There were 450.666 homicides committed during that time. The majority of such atrocities were committed by paramilitary groups (45%) such as: the FARC (21%), the State (12%), the ELN (4%), and other guerillas (2%), the other 15% were committed by others or multiple.

Enforced disappearances

The number of victims of enforced disappearances is estimated at 121,768. This practice became associated with the Colombian State during the '70s and '80s which marked the implementation of the "Security Statute '' made by the government of Julio César Turbay Ayala (1978-1982). With the implementation of the statute, enforced disappearances became a counterinsurgency tactic by the government. Again, during the '90s and 2000s, the paramilitary groups used the practice massively. From 1995, there was a growth that peaked in 2002.

Violations against freedoms

The Truth Commission identified three types of violations. Firstly, arbitrary detentions were used during the conflict to destructure social organisations or inflict fear on their members. They are not backed by evidence, but they were ways of criminalising civil society under the stigma of the internal enemy. Secondly, the report talks about kidnapping and extorsions. This crime resulted in 50.770 victims. The Commission explained that the primary responsibility lay with the FARC. During this practice, people are treated like merchant goods, for which their lives are valued; if the goal is not achieved, they will be killed. Thirdly, torture. According to the report, they were carried out in four situations: arbitrary detentions committed by the armed forces and the State during an emergency; massacres and attacks on civilians; extrajudicial executions and kidnappings committed by the FARC where the kidnapped were subjected to humiliations, isolation and chaining.

Child recruitment

According to the records, there were 16.238 children recruited. The recruitment was performed mainly by Illegal armed groups. Nevertheless, the State also recruited minors, when the law allowed it, before 1996.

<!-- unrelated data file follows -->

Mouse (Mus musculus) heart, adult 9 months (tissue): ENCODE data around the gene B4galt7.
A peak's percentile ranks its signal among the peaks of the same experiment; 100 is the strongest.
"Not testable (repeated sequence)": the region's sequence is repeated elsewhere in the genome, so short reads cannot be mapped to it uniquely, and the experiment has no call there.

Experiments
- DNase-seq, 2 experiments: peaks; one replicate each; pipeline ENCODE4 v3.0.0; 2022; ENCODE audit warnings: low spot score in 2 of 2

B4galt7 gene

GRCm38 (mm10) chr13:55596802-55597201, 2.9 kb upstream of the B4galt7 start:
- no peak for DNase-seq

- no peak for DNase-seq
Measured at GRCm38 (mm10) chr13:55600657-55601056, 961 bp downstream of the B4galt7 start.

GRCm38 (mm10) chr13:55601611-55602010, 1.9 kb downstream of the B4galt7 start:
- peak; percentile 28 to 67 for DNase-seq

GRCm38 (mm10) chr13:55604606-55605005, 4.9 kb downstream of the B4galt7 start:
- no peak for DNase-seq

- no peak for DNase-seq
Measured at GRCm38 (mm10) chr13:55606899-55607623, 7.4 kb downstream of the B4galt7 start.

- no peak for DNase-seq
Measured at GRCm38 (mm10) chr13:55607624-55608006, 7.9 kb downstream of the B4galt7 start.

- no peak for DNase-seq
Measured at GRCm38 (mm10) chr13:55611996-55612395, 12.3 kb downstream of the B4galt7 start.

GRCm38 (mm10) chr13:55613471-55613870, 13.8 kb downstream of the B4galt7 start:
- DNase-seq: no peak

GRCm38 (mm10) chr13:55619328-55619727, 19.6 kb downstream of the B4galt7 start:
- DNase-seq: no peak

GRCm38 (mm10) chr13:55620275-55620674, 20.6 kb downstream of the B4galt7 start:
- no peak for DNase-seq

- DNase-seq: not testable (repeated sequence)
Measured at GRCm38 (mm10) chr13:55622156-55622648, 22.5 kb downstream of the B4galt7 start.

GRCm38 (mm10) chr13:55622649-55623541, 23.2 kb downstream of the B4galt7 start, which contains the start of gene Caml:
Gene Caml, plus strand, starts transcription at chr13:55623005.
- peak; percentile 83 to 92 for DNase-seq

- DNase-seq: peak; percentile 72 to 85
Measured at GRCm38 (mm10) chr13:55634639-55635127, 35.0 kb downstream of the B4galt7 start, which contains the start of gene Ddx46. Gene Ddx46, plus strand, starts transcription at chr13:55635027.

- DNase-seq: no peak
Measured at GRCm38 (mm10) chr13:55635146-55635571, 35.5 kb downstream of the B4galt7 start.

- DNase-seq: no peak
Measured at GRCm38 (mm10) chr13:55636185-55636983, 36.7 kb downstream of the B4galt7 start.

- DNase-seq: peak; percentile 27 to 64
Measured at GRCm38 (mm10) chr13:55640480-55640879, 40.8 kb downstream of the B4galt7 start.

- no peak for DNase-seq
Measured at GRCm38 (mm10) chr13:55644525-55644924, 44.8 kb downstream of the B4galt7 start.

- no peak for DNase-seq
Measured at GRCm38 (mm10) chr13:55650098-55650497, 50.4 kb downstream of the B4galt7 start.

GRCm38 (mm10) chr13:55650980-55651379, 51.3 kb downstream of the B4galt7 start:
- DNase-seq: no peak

Forced Displacement

The Commission identified this crime with the most victims. Over 8 million people were displaced due to the armed conflict. Fleeing became a demeaning way of saving one's life by losing things and values. At times, being forcibly immobilised also represented coercion of freedom, one of the key fundamental rights. Limiting the movement of the civilian population during confrontations or other conflict events was also a widespread practice. The displacements generated a human rights crisis within the country.

Geneva International Centre for Justice (GICJ) celebrates the Last Report from the Truth Commission as a significant step towards peace in Colombia. We also encourage the Colombian government to implement the suggestions made by the Truth Commission. Although these are non-binding, they provide guidance towards truth, justice, reparation and non-repetition. GICJ also calls upon the newly elected government to push the Peace Agreement into one of the main agenda points.


Truth, Reparation, NonRepetition, TruthCommission, Human Rights, TransitionalJustice, PeaceProcess, Memory, Colombia, UnitedNations, Geneva, Justice, Geneva4Justice, GICJ, Geneva International Centre for Justice